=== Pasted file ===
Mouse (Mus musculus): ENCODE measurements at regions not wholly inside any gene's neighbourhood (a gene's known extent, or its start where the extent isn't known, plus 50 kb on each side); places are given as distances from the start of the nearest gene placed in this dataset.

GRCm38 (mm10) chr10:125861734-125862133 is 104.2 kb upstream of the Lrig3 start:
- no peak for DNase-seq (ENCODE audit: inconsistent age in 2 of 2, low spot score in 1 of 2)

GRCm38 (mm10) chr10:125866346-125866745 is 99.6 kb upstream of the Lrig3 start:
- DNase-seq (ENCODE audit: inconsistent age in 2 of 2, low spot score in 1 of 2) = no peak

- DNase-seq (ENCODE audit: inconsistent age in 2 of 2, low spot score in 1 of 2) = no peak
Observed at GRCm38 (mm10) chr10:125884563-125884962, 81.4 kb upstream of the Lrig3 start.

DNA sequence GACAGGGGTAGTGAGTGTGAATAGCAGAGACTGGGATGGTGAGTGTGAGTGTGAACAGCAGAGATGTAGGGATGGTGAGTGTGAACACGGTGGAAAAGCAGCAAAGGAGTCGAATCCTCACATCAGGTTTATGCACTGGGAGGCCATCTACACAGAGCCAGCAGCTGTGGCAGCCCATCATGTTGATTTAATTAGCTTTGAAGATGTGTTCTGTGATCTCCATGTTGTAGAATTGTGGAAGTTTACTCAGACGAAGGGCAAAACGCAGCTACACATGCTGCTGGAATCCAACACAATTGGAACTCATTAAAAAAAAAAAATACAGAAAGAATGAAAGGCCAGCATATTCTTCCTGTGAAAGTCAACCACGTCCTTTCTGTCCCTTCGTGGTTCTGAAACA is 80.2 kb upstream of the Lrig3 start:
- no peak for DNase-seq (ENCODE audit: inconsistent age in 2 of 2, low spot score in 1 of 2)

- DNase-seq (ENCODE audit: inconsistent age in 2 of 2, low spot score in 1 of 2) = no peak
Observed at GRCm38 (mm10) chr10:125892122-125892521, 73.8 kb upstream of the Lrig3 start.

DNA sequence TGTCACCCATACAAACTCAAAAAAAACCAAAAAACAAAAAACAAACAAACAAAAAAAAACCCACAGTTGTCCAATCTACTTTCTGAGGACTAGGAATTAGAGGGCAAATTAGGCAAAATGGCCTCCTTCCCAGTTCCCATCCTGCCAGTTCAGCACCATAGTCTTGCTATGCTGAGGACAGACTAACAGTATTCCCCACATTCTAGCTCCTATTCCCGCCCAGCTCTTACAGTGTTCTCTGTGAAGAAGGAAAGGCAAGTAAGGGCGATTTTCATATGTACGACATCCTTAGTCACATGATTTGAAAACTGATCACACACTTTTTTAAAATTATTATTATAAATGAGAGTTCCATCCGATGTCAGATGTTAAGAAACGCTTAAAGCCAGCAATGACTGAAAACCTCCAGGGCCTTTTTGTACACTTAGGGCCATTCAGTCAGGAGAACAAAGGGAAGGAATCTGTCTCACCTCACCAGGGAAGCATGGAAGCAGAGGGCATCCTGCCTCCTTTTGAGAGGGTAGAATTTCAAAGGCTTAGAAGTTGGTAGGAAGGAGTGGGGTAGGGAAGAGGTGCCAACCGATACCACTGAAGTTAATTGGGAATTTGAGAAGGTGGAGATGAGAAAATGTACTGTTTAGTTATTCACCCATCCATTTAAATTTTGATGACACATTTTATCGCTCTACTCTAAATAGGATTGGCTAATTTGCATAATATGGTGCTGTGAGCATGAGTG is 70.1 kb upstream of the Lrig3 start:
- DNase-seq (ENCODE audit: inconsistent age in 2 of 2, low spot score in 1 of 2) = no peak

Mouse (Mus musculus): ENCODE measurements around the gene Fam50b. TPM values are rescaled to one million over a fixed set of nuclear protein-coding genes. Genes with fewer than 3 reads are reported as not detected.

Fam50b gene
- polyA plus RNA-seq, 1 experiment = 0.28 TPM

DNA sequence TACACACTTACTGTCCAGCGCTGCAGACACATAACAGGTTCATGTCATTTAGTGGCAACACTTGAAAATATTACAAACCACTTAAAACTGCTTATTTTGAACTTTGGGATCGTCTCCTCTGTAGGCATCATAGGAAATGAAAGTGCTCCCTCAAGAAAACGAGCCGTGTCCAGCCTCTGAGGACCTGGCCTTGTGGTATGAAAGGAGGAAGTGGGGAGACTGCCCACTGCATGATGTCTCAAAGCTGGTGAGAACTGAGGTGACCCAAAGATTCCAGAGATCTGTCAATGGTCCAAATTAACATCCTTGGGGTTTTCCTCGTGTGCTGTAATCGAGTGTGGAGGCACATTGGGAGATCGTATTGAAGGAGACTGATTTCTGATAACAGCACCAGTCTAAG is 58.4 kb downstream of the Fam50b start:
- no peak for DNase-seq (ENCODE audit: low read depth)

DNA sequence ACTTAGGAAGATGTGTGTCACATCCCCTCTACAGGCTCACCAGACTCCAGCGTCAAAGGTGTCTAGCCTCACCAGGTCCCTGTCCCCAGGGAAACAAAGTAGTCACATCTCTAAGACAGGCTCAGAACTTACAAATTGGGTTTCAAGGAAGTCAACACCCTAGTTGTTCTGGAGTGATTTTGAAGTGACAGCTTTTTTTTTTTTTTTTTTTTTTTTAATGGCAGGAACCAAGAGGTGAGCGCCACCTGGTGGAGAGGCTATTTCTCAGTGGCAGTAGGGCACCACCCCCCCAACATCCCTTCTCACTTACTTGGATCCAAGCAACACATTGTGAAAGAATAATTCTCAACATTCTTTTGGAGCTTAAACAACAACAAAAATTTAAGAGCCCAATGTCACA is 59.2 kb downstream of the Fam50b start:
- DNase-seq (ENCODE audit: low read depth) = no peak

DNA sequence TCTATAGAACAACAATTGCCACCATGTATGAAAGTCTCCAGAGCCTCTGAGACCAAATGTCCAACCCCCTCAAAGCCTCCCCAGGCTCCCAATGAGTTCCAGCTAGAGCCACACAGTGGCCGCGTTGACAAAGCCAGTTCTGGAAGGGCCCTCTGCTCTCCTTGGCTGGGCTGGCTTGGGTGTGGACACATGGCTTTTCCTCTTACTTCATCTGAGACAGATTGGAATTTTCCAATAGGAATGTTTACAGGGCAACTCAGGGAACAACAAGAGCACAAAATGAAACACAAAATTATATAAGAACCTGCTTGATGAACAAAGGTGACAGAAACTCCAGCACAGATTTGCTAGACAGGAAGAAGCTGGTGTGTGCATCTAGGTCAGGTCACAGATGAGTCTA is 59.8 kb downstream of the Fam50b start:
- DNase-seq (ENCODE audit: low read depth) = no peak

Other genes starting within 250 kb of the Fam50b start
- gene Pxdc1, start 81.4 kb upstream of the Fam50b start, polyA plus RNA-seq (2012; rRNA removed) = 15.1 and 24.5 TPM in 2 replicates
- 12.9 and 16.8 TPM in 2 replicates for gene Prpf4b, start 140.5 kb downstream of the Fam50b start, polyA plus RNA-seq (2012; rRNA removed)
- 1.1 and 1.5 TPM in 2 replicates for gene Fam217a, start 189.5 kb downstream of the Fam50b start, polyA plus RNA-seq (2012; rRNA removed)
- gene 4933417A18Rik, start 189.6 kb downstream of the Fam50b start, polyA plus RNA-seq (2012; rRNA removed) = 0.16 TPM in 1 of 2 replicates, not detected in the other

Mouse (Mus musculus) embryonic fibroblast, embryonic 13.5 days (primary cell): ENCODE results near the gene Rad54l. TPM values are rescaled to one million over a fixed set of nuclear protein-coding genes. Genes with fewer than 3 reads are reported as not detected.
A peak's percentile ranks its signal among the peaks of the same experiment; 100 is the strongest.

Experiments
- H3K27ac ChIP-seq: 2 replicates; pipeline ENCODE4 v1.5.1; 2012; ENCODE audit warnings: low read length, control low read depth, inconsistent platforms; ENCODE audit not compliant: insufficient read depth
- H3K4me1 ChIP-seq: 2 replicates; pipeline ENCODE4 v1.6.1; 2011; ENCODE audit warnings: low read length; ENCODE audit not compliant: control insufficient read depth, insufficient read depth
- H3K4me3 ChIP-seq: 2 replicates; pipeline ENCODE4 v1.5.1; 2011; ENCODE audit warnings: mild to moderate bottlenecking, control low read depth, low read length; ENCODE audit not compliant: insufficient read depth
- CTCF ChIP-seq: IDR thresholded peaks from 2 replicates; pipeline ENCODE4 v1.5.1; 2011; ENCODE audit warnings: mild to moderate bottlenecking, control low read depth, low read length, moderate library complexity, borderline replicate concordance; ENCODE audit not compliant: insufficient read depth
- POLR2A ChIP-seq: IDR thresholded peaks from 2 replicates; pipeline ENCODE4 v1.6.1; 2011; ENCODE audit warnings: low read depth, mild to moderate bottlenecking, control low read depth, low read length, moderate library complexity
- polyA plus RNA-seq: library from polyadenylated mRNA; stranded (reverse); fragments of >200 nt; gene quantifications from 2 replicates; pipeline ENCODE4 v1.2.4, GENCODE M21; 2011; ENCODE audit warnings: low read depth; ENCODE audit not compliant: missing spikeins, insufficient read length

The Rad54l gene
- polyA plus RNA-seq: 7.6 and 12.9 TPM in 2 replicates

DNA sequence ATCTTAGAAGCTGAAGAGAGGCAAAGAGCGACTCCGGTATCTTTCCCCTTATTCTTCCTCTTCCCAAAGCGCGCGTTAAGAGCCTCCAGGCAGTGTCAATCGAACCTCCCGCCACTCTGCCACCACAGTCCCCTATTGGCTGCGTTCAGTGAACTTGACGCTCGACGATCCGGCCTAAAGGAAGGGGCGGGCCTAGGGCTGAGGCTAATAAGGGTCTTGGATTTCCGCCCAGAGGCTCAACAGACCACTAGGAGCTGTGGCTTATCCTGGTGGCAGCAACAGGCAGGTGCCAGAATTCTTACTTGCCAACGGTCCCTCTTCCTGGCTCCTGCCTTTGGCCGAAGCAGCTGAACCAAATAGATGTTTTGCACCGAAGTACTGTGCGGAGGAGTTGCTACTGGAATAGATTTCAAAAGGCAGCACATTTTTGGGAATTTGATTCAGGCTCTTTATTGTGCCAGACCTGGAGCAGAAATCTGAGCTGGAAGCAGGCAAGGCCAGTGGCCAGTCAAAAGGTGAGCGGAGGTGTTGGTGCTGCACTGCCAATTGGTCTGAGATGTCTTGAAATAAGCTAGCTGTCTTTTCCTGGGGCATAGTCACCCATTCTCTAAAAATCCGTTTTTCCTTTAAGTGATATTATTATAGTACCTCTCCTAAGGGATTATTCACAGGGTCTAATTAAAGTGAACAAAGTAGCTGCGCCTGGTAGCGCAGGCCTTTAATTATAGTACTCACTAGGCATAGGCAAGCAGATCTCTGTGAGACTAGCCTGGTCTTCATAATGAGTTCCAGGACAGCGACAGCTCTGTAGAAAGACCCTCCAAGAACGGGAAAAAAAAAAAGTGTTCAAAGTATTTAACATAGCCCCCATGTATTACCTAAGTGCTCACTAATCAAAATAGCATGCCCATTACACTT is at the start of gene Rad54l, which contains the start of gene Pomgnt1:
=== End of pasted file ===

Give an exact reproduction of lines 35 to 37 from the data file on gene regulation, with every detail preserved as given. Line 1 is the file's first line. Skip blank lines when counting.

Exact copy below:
- POLR2A ChIP-seq: IDR thresholded peaks from 2 replicates; pipeline ENCODE4 v1.6.1; 2011; ENCODE audit warnings: low read depth, mild to moderate bottlenecking, control low read depth, low read length, moderate library complexity
- polyA plus RNA-seq: library from polyadenylated mRNA; stranded (reverse); fragments of >200 nt; gene quantifications from 2 replicates; pipeline ENCODE4 v1.2.4, GENCODE M21; 2011; ENCODE audit warnings: low read depth; ENCODE audit not compliant: missing spikeins, insufficient read length

The Rad54l gene